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19-0731 Wednesday “Daily Bugle”

19-0731 Wednesday “Daily Bugle”

Wednesday, 31 July 2019

TOP
The Daily Bugle is a free daily newsletter from Full Circle Compliance, containing changes to export/import regulations (ATF, DOE/NRC, Customs, NISPOM, EAR, FACR/OFAC, FAR/DFARS, FTR/AES, HTSUS, and ITAR), plus news and events. Subscribe here. Contact us for advertising 

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  1. President Continues National Emergency Concerning Lebanon
  1. Items Scheduled for Publication in Future Federal Register Editions 
  2. Commerce/BIS: (No new postings.)
  3. State/DDTC: (No new postings.)
  4. Dutch Government Releases Report on Dutch Arms Export Policy for 2018
  1. Defense News: “UK Defense Exports set New Record in 2018”
  2. Reuters: “U.S. Appeals Court upholds Ruling against Chinese Banks in N. Korea Sanctions Probe”
  1. M. Mancuso, A. Rapa & A. Cotterill: “Economic Sanctions and Export Controls Update Q2 2019 (Part I of II)”
  2. M. Volkov: “Five Common Weaknesses in OFAC Sanctions Compliance Programs”
  3. S. Becker, N. Fischer & S. Hafeez: “Update on U.S. Government Review of “Emerging and Foundational” Technologies”
  1. ECTI Presents United States Export Control (ITAR/EAR/OFAC) Seminar in Amsterdam
  2. FCC Presents “Designing an ICP for Export Controls & Sanctions”, 1 Oct in Bruchem, the Netherlands
  1. Bartlett’s Unfamiliar Quotations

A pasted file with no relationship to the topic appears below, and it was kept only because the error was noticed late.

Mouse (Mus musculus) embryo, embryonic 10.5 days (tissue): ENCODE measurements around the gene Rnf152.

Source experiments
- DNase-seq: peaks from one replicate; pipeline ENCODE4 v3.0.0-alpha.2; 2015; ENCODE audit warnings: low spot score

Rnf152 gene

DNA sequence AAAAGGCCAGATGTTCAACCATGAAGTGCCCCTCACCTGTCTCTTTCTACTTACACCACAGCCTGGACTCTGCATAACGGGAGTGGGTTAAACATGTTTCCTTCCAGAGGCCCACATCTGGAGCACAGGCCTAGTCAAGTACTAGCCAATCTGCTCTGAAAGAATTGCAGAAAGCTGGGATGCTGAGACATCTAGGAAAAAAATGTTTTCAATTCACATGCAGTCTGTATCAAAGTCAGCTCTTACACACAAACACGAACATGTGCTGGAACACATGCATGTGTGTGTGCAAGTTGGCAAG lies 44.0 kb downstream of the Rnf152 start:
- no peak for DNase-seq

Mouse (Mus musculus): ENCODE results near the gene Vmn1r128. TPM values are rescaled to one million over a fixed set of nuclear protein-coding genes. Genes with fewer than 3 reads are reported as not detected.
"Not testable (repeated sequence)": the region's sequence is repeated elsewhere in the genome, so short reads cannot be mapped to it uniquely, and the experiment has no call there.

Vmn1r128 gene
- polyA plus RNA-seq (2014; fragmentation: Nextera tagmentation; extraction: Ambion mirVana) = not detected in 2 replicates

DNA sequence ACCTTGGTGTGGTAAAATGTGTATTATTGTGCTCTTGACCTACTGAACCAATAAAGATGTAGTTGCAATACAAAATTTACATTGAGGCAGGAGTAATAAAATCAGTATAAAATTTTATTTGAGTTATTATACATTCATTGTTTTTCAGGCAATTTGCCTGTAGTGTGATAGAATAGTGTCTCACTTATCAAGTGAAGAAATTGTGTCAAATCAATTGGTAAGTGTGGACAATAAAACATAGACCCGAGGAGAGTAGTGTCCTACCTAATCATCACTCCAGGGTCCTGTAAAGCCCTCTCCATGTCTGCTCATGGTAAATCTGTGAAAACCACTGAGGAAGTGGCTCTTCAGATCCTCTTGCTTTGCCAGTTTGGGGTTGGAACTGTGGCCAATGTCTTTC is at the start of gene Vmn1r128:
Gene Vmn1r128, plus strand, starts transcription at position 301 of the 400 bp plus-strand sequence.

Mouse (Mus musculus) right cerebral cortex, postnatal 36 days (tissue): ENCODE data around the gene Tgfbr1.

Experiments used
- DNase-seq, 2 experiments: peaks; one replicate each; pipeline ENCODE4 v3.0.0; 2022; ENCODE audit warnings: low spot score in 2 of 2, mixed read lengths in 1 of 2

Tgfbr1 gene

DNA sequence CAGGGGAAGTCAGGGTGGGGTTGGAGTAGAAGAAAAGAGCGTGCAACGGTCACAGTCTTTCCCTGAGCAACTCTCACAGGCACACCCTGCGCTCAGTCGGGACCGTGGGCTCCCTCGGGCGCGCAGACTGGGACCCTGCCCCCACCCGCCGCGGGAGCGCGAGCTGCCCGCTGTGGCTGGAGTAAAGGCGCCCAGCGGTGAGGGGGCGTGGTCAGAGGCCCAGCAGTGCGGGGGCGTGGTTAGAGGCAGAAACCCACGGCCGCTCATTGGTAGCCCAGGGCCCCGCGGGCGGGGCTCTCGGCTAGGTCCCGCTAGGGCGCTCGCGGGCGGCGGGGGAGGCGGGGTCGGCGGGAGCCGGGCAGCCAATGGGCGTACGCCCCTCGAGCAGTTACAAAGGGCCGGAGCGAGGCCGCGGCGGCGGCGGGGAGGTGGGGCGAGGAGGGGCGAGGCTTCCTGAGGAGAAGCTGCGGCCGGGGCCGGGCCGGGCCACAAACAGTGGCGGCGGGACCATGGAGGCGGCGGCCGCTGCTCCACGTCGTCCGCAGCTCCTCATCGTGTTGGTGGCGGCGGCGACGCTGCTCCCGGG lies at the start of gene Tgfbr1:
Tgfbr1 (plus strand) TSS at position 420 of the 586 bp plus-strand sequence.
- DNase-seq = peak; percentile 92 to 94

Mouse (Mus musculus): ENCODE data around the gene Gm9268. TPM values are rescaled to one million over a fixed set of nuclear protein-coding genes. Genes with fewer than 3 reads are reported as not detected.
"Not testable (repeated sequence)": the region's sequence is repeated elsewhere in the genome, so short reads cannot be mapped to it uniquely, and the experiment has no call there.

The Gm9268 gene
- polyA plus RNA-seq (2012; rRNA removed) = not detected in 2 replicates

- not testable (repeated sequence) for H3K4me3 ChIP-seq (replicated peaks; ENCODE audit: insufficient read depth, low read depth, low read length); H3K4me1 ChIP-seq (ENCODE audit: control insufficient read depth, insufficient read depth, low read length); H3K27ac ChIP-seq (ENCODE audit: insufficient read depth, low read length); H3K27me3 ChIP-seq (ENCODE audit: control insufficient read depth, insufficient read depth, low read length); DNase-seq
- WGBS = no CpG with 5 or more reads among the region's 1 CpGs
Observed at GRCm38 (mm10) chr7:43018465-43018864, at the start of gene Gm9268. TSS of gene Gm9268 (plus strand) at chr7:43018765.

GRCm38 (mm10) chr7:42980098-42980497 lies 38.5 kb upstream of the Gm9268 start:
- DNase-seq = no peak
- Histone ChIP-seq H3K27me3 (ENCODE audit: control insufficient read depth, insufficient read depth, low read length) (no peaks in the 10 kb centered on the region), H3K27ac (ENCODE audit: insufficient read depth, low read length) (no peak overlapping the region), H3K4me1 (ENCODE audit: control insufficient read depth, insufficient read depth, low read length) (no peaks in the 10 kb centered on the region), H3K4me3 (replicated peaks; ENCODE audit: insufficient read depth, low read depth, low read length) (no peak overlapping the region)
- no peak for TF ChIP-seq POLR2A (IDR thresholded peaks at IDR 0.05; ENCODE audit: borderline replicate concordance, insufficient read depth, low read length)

2. Are Your Copies of Regulations Up to Date? Latest Amendments: DHS/Customs (5 Apr 2019), DOC/EAR (27 June 2019), DOC/FTR (24 Apr 2018), DOD/NISPOM (18 May 2016), DOE/AFAEC (23 Feb 2015), DOE/EINEM (20 Nov 2018), DOJ/ATF (14 Mar 2018), DOS/ITAR (19 Apr 2018), DOT/FACR/OFAC (23 July 2019), HTSUS (22 July 2019) 
  3. Weekly Highlights of the Daily Bugle Top Stories 

EXIMITEMS FROM TODAY’S FEDERAL REGISTER

(Source: Federal Register, 31 July 2019.)
 
84 FR 37559: ADMINISTRATIVE ORDERS; Lebanon; Continuation of National Emergency
 
On August 1, 2007, by Executive Order 13441, the President declared a national emergency with respect to Lebanon pursuant to the International Emergency Economic Powers Act (50 U.S.C. 1701-1706) to deal with the unusual and extraordinary threat to the national security and foreign policy of the United States constituted by the actions of certain persons to undermine Lebanon’s legitimate and democratically elected government or democratic institutions; to contribute to the deliberate breakdown in the rule of law in Lebanon, including through politically motivated violence and intimidation; to reassert Syrian control or contribute to Syrian interference in Lebanon; or to infringe upon or undermine Lebanese sovereignty. Such actions contribute to political and economic instability in that country and the region.
 
Certain ongoing activities, such as Iran’s continuing
arms transfers to Hizballah–which include increasingly sophisticated weapons systems–serve to undermine Lebanese sovereignty, contribute to political and economic instability in the region, and continue to constitute an unusual and extraordinary threat to the national security and foreign policy of the United States. For this reason, the national emergency declared on August 1, 2007, and the measures adopted on that date to deal with that emergency, must continue in effect beyond August 1, 2019. Therefore, in accordance with section 202(d) of the National Emergencies Act (50 U.S.C. 1622(d)), I am continuing for 1 year the national emergency with respect to Lebanon declared in Executive Order 13441.
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OGSOTHER GOVERNMENT SOURCES

OGS_a12. Items Scheduled for Publication in Future Federal Register Editions
(Source: Federal Register, 24 July 2019.)

 

[No items of interest noted today.]

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OGS_a23
.
Commerce/BIS (No new postings.)

(Source: Commerce/BIS)

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OGS_a34. 
State/DDTC: (No new postings.)